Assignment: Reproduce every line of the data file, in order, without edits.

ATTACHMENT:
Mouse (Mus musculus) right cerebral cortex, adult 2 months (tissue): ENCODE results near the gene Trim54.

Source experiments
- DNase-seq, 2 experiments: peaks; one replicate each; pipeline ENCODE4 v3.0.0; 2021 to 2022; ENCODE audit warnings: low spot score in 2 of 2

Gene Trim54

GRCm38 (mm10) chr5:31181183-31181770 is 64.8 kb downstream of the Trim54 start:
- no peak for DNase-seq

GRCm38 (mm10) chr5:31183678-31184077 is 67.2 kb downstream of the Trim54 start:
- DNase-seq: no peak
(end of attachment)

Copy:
Mouse (Mus musculus) right cerebral cortex, adult 2 months (tissue): ENCODE results near the gene Trim54.

Source experiments
- DNase-seq, 2 experiments: peaks; one replicate each; pipeline ENCODE4 v3.0.0; 2021 to 2022; ENCODE audit warnings: low spot score in 2 of 2

Gene Trim54

GRCm38 (mm10) chr5:31181183-31181770 is 64.8 kb downstream of the Trim54 start:
- no peak for DNase-seq

GRCm38 (mm10) chr5:31183678-31184077 is 67.2 kb downstream of the Trim54 start:
- DNase-seq: no peak